European gas prices are closing in on record highs, after Russia followed through on its threat to further cut gas supplies into the troubled continent.
Gas prices spiked 12 per cent early on Wednesday and have climbed more than a third this week, from already historically elevated levels – amid increased fears Russia will turn off the taps ahead of winter.
This has raised the chilling prospect of supply shortages and blackouts during the coldest months of the year – with multiple European Union (EU) member states bringing in emergency gas plans in recent weeks.
Dutch TTF Futures spiked to €220 per megawatt hour, leaving the benchmark on track to hit a new record closing high, exceeding the previous peak in the following Russia’s invasion of Ukraine.
The latest surge has driven gas prices to roughly ten times the levels traded before Russia began squeezing supplies last year.
This follows Gazprom, the Kremlin-backed gas giant, cutting gas flows via the key Nord Stream 1 pipeline into Germany to just 20 per cent of full capacity.
The pipeline has only been operating at 40 per cent of expected levels in recent weeks, with flows supsended entirely for 10 days earlier this month amid scheduled maintenance.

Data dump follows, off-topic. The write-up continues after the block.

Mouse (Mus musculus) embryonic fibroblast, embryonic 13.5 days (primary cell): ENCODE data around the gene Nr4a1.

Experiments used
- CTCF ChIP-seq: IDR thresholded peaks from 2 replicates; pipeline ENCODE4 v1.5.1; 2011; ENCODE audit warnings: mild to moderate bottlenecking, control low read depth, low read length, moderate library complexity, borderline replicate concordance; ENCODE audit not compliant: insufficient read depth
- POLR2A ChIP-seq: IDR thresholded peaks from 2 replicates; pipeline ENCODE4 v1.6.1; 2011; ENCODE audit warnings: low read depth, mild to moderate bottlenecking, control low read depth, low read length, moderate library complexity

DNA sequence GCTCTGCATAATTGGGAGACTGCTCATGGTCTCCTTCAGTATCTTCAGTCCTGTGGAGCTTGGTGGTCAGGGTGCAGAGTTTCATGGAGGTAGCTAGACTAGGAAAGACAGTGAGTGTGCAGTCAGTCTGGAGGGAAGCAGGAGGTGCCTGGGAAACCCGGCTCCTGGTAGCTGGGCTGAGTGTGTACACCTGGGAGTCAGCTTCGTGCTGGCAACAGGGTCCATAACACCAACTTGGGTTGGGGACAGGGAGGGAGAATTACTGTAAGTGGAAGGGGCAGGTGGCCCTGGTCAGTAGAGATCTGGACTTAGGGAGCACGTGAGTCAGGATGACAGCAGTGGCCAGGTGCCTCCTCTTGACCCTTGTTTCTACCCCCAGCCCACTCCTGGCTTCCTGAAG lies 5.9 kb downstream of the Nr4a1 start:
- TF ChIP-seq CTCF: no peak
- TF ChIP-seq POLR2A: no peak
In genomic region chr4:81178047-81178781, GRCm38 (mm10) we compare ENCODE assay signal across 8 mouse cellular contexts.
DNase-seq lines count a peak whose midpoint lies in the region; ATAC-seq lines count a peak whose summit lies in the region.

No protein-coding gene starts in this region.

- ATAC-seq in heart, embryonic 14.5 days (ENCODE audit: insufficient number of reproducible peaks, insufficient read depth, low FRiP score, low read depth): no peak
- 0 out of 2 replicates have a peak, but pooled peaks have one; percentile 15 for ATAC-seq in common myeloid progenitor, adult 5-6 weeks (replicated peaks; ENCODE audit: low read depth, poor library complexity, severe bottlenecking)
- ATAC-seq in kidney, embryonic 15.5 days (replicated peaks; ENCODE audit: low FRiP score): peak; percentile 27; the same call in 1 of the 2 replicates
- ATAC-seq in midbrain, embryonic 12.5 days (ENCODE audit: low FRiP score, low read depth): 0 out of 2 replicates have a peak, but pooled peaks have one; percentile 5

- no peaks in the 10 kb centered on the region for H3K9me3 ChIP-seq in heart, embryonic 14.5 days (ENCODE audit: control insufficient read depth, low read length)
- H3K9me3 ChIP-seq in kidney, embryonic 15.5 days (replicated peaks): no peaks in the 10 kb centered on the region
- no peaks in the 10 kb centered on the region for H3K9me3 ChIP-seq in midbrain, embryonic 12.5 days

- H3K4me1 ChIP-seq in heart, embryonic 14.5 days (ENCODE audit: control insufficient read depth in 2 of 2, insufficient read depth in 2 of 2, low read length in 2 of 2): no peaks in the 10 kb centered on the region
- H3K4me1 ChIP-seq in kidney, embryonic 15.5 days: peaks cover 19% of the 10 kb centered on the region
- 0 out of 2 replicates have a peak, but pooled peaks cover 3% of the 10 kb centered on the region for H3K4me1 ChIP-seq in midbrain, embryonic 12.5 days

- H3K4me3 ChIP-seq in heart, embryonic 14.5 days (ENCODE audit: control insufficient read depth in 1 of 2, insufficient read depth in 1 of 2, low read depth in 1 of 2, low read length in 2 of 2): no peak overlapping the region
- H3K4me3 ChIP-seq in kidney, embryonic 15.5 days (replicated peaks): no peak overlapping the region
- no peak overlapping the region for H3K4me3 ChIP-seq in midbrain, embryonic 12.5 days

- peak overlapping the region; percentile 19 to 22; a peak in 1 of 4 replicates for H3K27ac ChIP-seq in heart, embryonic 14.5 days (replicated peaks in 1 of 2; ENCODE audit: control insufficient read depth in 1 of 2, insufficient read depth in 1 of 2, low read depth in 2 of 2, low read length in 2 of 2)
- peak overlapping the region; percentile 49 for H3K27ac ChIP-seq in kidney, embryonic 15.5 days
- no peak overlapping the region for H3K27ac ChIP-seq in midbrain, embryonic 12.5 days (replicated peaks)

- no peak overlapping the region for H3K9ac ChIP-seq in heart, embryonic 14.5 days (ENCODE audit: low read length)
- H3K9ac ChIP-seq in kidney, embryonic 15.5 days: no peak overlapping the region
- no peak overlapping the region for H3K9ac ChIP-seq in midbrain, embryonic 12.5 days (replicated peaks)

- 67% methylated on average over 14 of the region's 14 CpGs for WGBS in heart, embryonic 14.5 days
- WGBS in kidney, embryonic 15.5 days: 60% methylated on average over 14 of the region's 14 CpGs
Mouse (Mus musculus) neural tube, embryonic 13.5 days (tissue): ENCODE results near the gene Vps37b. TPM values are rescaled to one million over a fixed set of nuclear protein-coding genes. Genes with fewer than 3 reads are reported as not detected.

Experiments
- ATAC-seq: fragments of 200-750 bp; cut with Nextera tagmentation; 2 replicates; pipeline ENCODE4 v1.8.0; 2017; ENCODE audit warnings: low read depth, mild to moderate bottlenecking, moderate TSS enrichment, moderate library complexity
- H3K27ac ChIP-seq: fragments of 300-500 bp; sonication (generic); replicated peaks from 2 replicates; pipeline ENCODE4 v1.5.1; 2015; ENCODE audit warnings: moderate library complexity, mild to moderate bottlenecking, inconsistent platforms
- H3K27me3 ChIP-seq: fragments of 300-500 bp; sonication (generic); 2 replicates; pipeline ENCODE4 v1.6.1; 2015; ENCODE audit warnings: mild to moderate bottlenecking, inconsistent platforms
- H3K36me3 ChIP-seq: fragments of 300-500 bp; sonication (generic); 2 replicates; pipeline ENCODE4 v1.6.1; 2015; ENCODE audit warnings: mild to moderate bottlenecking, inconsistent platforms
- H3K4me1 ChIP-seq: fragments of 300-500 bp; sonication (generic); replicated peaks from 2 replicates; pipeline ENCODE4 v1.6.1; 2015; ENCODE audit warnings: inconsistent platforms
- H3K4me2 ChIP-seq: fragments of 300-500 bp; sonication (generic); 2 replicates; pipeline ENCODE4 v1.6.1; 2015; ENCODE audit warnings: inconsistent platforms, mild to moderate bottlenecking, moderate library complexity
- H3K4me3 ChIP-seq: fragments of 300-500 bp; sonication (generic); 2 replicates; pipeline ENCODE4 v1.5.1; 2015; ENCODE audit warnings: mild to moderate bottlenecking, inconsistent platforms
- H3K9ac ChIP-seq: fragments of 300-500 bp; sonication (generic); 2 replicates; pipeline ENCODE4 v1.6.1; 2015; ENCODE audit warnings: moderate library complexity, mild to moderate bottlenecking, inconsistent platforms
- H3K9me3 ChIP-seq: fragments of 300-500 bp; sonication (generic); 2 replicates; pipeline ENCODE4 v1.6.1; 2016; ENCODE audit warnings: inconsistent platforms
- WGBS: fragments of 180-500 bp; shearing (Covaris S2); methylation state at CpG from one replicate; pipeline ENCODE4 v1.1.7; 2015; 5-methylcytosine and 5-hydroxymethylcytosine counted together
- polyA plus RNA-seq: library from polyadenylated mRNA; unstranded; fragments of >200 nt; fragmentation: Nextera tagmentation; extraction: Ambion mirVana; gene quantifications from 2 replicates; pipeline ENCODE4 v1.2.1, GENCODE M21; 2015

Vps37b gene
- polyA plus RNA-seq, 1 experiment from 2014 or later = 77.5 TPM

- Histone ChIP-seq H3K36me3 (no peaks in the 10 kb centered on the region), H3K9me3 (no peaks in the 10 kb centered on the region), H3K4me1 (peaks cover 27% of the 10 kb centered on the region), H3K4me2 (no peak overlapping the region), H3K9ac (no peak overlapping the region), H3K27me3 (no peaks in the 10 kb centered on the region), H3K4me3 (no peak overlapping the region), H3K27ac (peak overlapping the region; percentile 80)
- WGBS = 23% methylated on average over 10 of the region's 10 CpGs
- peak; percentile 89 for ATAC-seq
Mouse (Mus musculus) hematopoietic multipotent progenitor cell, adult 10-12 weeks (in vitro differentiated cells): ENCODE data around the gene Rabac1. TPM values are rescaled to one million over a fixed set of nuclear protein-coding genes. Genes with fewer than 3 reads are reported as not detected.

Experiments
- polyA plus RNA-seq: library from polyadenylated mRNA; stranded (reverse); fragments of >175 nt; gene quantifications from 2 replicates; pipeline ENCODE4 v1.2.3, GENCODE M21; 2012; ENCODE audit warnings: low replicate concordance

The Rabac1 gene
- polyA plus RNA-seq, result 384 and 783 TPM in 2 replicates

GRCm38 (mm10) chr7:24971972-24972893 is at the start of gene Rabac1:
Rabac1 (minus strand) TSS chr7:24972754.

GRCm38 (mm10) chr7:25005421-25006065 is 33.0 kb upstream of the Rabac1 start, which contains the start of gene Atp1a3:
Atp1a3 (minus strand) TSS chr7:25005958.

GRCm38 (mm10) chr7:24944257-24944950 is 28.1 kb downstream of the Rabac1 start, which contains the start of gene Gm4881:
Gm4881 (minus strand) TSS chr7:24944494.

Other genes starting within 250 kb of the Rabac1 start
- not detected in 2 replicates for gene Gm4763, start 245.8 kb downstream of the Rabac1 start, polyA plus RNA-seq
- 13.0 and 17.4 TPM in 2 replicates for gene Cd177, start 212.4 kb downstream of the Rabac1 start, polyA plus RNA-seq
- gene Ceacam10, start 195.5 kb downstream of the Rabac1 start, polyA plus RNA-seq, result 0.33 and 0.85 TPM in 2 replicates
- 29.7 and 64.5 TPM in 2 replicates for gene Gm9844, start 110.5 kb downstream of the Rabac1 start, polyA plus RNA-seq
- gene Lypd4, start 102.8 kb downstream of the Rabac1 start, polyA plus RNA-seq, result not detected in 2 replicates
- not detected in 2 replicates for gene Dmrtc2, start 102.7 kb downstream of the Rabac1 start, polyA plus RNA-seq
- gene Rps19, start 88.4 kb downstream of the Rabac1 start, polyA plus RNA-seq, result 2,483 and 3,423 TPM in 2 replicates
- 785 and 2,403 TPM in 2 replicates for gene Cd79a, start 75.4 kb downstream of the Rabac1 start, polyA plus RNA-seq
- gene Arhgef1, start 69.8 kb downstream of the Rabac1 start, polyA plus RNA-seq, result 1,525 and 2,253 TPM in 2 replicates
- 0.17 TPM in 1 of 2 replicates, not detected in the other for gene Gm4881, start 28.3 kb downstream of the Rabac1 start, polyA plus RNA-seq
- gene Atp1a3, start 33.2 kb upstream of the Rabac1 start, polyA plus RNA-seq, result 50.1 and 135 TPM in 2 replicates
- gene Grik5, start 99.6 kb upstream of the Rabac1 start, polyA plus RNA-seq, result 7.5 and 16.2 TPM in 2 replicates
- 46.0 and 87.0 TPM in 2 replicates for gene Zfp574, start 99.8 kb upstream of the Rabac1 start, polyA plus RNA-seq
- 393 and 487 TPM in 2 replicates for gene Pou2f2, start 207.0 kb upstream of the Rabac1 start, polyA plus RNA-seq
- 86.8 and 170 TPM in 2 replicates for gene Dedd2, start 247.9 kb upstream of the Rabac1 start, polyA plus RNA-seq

Gazprom then announced supplies would be cut further due to problems with turbines at key compressor stations, which it blamed on Western sanctions.
This has been dismissed Kremlin has retaliated to Western restrictions on Russian oil and coal imports in recent months, cutting gas flows into 12 EU member states, while also demanding rouble payments from companies even if they signed contracts in euros and dollars.
This has left the scrambling to fill gas storage sites ahead of the cold winter months, with the bloc targeting 80 per cent capacity by September – with storage levels currently sitting at 67 per cent.
It has also reached a compromise deal to potentially cut gas usage by 15 per cent between August and March.
The geopolitical volatility has also driven up UK gas prices – which have risen seven per cent to £3.74 per therm.
For context, gas was trading at 58p per therm this time a year ago.
Soaring wholesale prices has driven the consumer price cap to £1,971 per year, with the latest forecasts from BHY Group estimating they could climb as high as £3,800 per year this January.